Tracking of single YFP-Vpr-labeled particle revealed that this marker dissociates from the post-fusion HIV-1 cores and, consistent with previous reports [32, 40, 41], enters into the cell nucleus. The YFP-Vpr shedding and its concomitant accumulation in the nucleus were reproducibly observed in target cells of different origin and using different virus labeling schemes or viral fusion glycoproteins. We found no evidence for the effect of capsid stability on the kinetics of nuclear YFP-Vpr accumulation, indicating that this marker is shed from post-fusion cores prior to capsid uncoating. However, a lag between the loss of mCherry and onset of YFP-Vpr decay exhibited by a fraction of post-fusion cores (Fig. 1) indicates that an additional post-fusion event may be needed to release this marker. In contrast to short-lived post-fusion YFP-Vpr puncta, detergent-permeabilized viral particles attached to a coverslip did not lose YFP-Vpr in the presence or absence of the cytosolic extract from rhesus monkey or human liver cells. Retention of labeled Vpr by permeabilized viruses implies that shedding of this protein from post-fusion cores is induced by active processes occurring in the cytoplasm.
The relatively quick shedding of YFP-Vpr after fusion is in agreement with the previously observed loss of GFP-Vpr puncta within 90 min of HeLa cell infection . However, these results appear discordant with the visualization of GFP-Vpr-labeled post-fusion cores over the course of several hours (e.g. [2, 5]) and with biochemical evidence that Vpr is associated with the HIV-1 PICs [43–47]. Our biochemical data confirmed that a minor fraction of GFP-Vpr was recovered with purified capsids while the majority of CA and GFP-Vpr was in soluble fractions (Fig. 6a). It is thus possible that a small pool of labeled Vpr, which is below the limit of detection by fluorescence microscopy, is tightly associated with the viral core. It remains to be established whether core-associated or shed Vpr molecules play a role in HIV-1 infection.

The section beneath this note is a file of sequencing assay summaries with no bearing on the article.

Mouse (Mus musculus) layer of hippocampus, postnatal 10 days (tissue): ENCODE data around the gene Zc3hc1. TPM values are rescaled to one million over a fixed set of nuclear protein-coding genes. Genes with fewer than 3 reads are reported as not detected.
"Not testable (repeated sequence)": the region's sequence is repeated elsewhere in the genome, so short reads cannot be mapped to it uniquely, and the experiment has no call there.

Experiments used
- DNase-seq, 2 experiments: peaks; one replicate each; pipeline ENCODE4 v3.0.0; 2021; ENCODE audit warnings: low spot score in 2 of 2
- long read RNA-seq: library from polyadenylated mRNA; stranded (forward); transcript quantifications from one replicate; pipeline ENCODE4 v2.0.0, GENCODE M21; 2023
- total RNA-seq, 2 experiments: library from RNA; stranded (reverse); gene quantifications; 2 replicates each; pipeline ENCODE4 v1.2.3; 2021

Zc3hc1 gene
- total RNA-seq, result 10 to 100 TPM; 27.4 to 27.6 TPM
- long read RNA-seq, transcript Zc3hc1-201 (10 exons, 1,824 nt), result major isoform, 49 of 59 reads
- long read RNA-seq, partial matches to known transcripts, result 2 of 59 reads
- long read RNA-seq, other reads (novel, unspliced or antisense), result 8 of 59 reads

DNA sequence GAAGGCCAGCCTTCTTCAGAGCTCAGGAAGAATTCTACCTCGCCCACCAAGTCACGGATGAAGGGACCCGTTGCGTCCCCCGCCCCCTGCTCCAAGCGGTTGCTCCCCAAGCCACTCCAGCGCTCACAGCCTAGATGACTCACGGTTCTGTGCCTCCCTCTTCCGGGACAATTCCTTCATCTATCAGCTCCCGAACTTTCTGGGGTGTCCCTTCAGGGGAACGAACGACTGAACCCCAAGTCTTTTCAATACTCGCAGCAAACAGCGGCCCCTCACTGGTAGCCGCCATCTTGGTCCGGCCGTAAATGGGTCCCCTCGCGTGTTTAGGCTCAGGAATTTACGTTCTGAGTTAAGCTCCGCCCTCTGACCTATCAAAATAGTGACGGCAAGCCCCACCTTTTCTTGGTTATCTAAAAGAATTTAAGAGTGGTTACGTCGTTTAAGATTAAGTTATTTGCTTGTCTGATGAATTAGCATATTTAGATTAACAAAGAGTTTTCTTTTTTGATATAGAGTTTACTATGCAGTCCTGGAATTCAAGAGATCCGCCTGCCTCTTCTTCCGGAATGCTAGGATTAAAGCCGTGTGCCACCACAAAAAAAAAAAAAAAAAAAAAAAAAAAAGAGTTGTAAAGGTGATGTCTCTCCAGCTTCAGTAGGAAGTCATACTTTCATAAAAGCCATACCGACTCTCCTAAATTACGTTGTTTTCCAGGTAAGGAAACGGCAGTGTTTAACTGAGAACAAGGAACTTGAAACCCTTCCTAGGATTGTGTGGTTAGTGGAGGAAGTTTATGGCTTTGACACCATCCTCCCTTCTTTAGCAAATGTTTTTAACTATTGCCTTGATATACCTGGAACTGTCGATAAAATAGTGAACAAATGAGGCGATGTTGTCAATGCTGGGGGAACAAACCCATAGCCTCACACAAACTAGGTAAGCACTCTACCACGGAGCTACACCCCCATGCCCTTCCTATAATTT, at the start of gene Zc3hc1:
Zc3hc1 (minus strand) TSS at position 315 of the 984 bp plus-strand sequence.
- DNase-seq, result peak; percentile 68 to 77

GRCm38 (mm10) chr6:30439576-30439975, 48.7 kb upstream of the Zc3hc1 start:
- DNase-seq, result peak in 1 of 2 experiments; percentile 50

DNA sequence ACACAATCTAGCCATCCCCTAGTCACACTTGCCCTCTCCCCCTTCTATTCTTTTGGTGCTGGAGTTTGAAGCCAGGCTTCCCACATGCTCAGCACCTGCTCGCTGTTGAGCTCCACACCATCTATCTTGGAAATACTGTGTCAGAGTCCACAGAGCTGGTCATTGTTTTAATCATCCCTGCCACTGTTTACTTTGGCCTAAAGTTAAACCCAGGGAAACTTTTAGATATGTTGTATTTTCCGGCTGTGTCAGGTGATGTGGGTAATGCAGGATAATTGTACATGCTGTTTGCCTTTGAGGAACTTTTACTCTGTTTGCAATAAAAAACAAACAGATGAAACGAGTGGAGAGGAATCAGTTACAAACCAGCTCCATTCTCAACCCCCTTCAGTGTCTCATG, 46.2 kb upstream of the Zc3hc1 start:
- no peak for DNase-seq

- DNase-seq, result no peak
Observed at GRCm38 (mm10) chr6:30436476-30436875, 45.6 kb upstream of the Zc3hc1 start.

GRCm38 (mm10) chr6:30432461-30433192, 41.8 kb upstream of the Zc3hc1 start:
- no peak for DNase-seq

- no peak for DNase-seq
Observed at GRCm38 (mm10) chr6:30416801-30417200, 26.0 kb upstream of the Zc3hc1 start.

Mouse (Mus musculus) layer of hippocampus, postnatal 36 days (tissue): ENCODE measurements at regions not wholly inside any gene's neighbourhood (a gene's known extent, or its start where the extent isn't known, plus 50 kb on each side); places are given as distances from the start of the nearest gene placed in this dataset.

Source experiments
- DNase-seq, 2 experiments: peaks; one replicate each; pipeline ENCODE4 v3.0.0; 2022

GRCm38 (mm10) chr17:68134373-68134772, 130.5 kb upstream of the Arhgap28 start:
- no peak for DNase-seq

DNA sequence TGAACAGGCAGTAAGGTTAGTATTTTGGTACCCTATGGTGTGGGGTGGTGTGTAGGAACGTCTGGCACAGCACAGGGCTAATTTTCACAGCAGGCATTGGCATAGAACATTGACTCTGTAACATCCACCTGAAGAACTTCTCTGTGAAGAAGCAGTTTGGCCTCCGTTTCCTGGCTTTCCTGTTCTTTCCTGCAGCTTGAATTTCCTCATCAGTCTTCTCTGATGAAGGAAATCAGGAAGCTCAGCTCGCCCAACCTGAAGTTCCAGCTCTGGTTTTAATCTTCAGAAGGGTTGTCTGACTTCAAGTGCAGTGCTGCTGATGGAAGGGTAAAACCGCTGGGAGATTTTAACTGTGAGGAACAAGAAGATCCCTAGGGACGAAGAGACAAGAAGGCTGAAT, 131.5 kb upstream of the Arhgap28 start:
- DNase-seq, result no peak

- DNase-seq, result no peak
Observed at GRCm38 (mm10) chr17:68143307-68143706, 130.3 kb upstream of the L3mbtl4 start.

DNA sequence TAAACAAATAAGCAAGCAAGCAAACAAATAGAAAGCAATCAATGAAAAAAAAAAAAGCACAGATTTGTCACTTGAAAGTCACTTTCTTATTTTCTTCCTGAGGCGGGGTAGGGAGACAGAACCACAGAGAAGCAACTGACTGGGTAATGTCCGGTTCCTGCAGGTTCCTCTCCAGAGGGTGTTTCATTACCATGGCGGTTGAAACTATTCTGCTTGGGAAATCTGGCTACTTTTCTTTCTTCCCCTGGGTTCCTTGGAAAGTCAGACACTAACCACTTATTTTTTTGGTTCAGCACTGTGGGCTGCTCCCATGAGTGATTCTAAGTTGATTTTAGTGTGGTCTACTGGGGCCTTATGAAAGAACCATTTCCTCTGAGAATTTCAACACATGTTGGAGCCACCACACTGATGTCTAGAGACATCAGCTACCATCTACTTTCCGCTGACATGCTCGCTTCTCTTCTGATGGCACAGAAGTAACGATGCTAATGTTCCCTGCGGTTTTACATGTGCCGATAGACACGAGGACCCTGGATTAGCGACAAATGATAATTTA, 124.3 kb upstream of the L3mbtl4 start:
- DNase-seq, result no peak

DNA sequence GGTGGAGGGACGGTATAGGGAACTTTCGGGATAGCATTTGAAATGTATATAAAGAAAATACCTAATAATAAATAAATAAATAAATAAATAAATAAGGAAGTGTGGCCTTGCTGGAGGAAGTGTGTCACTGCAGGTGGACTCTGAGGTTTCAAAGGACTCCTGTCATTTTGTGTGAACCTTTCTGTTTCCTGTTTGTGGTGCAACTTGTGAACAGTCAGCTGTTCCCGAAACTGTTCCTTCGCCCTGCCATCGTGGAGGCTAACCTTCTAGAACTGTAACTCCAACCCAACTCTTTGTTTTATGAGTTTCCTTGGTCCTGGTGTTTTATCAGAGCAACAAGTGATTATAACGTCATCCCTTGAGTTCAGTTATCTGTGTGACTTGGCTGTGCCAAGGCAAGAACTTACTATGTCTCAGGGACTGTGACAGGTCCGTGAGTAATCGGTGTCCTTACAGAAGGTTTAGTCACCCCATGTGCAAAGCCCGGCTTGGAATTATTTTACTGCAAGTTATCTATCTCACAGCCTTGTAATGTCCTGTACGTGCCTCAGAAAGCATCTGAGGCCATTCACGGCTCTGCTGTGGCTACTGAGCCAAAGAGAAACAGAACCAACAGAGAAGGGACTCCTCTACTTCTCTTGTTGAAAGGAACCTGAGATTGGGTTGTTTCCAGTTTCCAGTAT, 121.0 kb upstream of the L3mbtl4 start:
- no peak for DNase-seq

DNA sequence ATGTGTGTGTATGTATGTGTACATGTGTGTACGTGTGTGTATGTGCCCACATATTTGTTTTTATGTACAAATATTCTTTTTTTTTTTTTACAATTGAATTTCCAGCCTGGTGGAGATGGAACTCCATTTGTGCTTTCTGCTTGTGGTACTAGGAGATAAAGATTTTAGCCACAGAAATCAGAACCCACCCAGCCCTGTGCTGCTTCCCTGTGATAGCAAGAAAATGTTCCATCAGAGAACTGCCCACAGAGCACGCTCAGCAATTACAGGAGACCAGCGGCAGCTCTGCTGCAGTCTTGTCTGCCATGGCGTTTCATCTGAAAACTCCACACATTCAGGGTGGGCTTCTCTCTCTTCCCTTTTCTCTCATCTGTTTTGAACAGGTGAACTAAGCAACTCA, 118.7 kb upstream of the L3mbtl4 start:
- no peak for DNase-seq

The loss of detectable Vpr signal seems at odds with other studies that were able to visualize fluorescent Vpr puncta several hours post infection. Possible explanations include: (1) long lived Vpr puncta are, for the most part, unfused, endosome-resident viruses; (2) only a very small fraction of YFP-Vpr-labeled viral cores survive after fusion, a problem that can be circumvented by using high doses of virus in the fixed cell experiments; however, such a regime is incompatible with real-time single particle tracking; (3) fixed cell imaging offers a better signal-to-background ratio compared to live cell imaging.
Whereas reports of Vpr shedding from HIV-1 cores are scarce, ultrastructural, biochemical and functional studies found that HIV-2- and SIV-encoded Vpx is loosely associated with the core and is readily released after virus entry [48–50] (see  for the opposite conclusion). Interestingly, virus-incorporated Vpx is rapidly released from post-fusion cores, accumulates in the nucleus and initiates SAMHD1 degradation in HeLa-derived cells and primary macrophages within a few hours after inoculation [49, 50]. It is thus tempting to speculate that nuclear accumulation of HIV-1 Vpr observed in our study may also play a yet unknown role in establishment of productive infection.
The finding that all tracked particles lost YFP-Vpr within a few minutes after fusion and that the resulting nuclear YFP-Vpr signal correlates with the number of cell-bound viruses suggests that nuclear fluorescence reflects the extent of viral fusion. This assay is robust, but is not sensitive, since several fusion events must occur to produce a detectable level of nuclear Vpr. Perhaps as a result of this, the nuclear Vpr signal was hardly detectable after fusion of particles pseudotyped with HXB2 Env. In spite of the relatively low sensitivity of this assay, the appearance of nuclear Vpr enables quick assessment of the extent and kinetics of VSVpp and ASLVpp fusion. The determinants for the varied nuclear accumulation efficiency of YFP-Vpr from similar/isogenic viral preparations are currently unknown.
Our FCS measurements of GFP-Vpr mobility in the nucleoplasm imply that this protein associates with giant (~6 × 108 Da) complexes in the cytoplasm and the nucleus. Note, however, that the cytoplasmic and nuclear Vpr complexes could be distinct. Vpr is known to bind to large protein complexes consisting of DCAF1 (55 kDa), Cullin4A (88 kDa), DDB1 (130 kDa), UNG2 (35 kDa) and SLX4 (~200 kDa) [52–54], as well as to DNA, RNA and chromatin [55–58]. The FCS results are consistent with our FRAP measurements, which also support the existence of two fluorescent Vpr species with vastly different diffusion coefficients. It is conceivable that large cytosolic Vpr complexes enter the nucleus much slower than Vpr monomers. Our findings are in general agreement with the previous work  reporting large Vpr-GFP homo-oligomers (1000× larger than a monomer). In the light of Vpr homo-oligomerization, further studies are needed to define the nature of slowly diffusing species of GFP-Vpr observed in our FCS experiments. It should also be kept in mind that a GFP-tag can alter the sub-cellular distribution of Vpr, apparently by modulating Vpr-host protein interactions. Indeed, the distribution and function of unlabeled Vpr and Vpr-GFP appear distinct from those of GFP-Vpr [47, 59, 60] (but see  for similar distributions of WT and fluorescent Vpr).